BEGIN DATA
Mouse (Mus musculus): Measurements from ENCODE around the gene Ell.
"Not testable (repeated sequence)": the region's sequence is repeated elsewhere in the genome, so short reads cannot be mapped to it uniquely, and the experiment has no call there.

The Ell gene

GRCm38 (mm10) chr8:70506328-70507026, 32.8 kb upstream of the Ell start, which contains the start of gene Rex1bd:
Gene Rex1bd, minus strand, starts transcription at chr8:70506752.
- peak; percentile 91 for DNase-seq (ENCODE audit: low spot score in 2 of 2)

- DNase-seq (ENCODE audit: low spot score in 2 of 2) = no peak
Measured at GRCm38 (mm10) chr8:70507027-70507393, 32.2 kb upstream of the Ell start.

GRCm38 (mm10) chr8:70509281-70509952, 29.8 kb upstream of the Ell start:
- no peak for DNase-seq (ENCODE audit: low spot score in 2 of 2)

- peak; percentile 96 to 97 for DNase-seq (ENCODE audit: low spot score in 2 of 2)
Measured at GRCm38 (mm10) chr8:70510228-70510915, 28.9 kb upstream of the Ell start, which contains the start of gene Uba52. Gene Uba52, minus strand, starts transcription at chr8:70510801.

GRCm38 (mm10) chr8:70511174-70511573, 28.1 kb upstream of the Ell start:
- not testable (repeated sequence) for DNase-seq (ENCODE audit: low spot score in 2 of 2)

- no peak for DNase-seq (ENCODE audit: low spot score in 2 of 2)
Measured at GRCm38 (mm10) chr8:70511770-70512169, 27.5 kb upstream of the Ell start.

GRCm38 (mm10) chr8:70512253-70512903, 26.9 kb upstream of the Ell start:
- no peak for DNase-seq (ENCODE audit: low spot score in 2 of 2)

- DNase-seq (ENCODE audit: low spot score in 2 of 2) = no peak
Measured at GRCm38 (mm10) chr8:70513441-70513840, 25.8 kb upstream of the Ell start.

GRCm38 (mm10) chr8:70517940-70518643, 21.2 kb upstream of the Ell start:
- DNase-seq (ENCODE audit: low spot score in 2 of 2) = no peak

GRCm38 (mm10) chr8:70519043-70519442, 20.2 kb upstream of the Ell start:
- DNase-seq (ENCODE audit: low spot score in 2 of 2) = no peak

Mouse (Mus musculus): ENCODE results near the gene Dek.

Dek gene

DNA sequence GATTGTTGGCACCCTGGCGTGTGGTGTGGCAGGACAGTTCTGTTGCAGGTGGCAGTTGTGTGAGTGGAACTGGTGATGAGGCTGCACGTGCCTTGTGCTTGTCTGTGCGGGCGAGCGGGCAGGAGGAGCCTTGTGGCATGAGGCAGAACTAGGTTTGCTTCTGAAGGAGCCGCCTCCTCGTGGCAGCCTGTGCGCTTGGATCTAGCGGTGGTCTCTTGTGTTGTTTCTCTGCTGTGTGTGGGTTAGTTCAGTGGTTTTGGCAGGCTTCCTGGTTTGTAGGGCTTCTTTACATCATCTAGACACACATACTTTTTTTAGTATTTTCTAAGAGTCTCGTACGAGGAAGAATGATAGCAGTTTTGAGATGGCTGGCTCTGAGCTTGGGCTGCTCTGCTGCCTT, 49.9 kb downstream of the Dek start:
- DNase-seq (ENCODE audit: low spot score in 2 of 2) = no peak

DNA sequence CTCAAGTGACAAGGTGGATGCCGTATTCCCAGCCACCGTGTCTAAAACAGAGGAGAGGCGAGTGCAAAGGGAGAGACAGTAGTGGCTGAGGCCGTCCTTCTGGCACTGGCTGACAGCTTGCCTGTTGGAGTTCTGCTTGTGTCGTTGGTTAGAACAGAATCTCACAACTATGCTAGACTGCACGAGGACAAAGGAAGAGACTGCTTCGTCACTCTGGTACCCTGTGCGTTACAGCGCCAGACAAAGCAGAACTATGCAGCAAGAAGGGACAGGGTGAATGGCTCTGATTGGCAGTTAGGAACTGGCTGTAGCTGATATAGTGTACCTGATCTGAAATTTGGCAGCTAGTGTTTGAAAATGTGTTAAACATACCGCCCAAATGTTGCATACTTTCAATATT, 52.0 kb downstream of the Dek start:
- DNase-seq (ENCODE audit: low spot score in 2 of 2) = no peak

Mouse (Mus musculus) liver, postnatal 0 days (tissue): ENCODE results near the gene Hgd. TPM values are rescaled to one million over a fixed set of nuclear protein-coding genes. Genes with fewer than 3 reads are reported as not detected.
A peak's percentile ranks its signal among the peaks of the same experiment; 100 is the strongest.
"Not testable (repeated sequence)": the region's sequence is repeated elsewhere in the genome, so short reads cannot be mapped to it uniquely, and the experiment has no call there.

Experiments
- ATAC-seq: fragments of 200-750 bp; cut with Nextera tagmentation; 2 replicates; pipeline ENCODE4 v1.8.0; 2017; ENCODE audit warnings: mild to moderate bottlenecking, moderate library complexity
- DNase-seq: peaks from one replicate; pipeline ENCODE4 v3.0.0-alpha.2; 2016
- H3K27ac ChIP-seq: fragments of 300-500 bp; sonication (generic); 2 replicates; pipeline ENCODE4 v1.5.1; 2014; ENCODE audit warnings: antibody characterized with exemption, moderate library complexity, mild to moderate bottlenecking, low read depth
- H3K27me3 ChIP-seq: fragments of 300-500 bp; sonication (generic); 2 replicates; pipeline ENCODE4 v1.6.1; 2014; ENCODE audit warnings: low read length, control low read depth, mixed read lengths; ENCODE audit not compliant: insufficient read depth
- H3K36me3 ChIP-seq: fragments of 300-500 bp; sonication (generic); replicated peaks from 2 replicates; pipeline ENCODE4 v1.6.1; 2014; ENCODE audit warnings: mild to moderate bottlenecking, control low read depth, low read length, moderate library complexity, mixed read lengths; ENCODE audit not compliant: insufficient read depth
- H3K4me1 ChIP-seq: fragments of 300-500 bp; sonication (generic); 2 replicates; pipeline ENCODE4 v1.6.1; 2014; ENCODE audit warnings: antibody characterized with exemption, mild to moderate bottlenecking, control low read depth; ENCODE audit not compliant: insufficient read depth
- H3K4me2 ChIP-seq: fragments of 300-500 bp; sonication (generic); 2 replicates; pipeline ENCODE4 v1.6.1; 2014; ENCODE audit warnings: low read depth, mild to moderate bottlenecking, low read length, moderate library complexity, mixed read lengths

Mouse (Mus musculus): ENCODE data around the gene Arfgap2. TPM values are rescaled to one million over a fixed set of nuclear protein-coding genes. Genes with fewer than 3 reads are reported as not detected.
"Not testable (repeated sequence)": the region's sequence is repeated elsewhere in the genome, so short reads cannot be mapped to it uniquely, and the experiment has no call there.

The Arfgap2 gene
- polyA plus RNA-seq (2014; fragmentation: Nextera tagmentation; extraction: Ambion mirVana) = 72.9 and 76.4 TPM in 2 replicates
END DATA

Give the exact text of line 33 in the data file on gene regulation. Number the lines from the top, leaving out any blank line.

"Not testable (repeated sequence)": the region's sequence is repeated elsewhere in the genome, so short reads cannot be mapped to it uniquely, and the experiment has no call there.